With the caveat that Grindal died in 1583, and that, as Purvis remarks, after years of repeated Visitations much of the ‘unseemly’ behaviour seems to have died down, it would be no surprise to find that old traditions died hard and that in 1615 some were still being maintained in defiance of the years of suppression. Interestingly, plays as such are never mentioned by Grindal or in, for instance, any of the Questions listed for the conduct of Visitations, for reasons that are hard to discern. It might be argued that a play with a formal script can’t break out spontaneously under the influence of drink as music and dancing might – but then, presumably summer games and rushbearings took some organising too.
We can’t tell from the record, of course, whether Truslove and his troupe were performing a formally scripted play or not, but it is certainly possible; nor can we tell whether it was on a seasonally appropriate topic, nor whether there was anything religiously suspect or overtly subversive about it. That the content is not mentioned in the record suggests not: the fact of acting a play in the church was evidently enough.
That brings us back to the question of why John Truslove from Wawne apparently assembled an acting troupe to perform in a church several miles from his own parish. Was it a ‘scratch’ troupe or an established one? The latter is a possibility: the surviving records of Beverley, roughly (though not directly) between Wawne and Skipsea, show repeated visits over many years of players from other parts of Yorkshire and even further afield: in the 1560s and 1570s troupes from Whitby, Barwick in Elmet, Richmond, ‘Lincolnshire’, and several others from unspecified locations (‘certen players’; ‘v players’) were paid by the Governors of Beverley. Unfortunately, partly because of the poor survival rate of accounts from Beverley in the later sixteenth and early seventeenth centuries, there are no such records for the years closer to 1615. But clearly there was nothing unusual about local playing companies touring to other parts of the county or further. In the early seventeenth century we also have clear records of the recusant Simpson players from Egton near Whitby, whose activities and repertoire were recorded when they were implicated in the Star Chamber libel case of Sir John Yorke of Gouthwaite Hall in North Yorkshire in 1611.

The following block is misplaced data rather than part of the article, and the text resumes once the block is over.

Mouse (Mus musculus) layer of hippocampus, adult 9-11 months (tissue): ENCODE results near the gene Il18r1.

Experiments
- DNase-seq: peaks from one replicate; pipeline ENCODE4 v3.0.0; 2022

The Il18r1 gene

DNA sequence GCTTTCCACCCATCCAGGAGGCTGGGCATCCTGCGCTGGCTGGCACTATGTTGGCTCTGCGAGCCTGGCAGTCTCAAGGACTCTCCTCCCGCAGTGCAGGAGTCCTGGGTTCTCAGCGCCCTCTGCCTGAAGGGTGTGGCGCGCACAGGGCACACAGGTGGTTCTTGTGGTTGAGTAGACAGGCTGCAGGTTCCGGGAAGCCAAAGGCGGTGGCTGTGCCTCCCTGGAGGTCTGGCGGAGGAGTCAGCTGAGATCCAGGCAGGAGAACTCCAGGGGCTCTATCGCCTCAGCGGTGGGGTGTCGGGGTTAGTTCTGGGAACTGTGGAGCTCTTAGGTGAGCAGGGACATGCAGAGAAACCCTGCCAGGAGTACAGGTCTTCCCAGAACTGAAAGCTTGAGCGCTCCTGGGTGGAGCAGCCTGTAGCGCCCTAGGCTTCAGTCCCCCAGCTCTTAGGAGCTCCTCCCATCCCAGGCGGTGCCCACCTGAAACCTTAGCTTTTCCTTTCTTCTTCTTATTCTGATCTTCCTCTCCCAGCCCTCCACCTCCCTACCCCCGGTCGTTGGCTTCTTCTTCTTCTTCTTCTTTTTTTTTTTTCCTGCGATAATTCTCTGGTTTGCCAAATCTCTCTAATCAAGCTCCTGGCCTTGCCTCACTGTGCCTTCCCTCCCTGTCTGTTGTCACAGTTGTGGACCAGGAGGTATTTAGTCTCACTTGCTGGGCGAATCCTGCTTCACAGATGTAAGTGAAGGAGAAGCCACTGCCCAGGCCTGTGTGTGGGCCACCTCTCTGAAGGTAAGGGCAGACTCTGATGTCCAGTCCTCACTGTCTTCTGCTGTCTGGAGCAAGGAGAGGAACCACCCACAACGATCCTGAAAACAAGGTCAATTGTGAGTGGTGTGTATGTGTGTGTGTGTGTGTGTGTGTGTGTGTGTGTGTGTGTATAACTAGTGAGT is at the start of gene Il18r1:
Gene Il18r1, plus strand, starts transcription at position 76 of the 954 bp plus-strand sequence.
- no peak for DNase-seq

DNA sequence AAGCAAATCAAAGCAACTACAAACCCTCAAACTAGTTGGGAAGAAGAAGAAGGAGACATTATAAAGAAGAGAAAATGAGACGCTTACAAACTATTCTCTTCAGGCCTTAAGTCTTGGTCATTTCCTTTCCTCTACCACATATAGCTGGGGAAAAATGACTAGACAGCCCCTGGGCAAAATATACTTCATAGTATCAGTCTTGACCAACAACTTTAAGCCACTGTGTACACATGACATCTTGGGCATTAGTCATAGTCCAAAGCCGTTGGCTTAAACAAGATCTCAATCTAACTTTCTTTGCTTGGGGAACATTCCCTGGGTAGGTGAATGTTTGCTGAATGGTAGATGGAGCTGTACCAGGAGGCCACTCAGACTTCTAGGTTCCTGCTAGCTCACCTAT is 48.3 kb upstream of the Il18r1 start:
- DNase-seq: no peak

Identifying Truslove may prove impossible, but at least he is named: was he already known in Skipsea? That his six fellow-actors cannot be named in the record reminds us that seven months elapsed between the event on New Year’s Day and the entry in the Visitation Book. The others may have slipped back to Wawne to lie low … or perhaps they were masked – another intriguing, but for the moment only speculative, suggestion.
1 Borthwick Institute of Archives, University of York. V. 1615, f. 235r (Skipsea, Holderness, 1 August 1615). I am very grateful to my REED N-E colleague Dr Gasper Jakovac for not only drawing it to my attention but sending me his transcription and a photograph.
2 See the Victoria County History (VCH) account (Yorkshire East Riding vol. 7): https://www.british-history.ac.uk/vch/yorks/east/vol7/pp374-405#h3-0003 [accessed 24 January 2019].
3 VCH Yorkshire East Riding vol. 7: https://www.british-history.ac.uk/vch/yorks/east/vol7/pp181-204 [accessed 24 January 2019]. Meaux Abbey owned Wyke-upon-Hull, the port which, once sold to King Edward I in 1293, soon grew into its new status as Kingston-upon-Hull.
4 VCH Yorkshire East Riding vol. 7: https://www.british-history.ac.uk/vch/yorks/east/vol7/pp181-204#h3-0005 [accessed 24 January 2019].
5 J. S. Purvis, Tudor Parish Documents of the Diocese of York: a selection with introduction and notes (Cambridge University Press, 1948), p. 160.
*This month’s Flower is very kindly provided by the REED: East Riding editor Diana Wyatt, with assistance from Gasper Jakovac.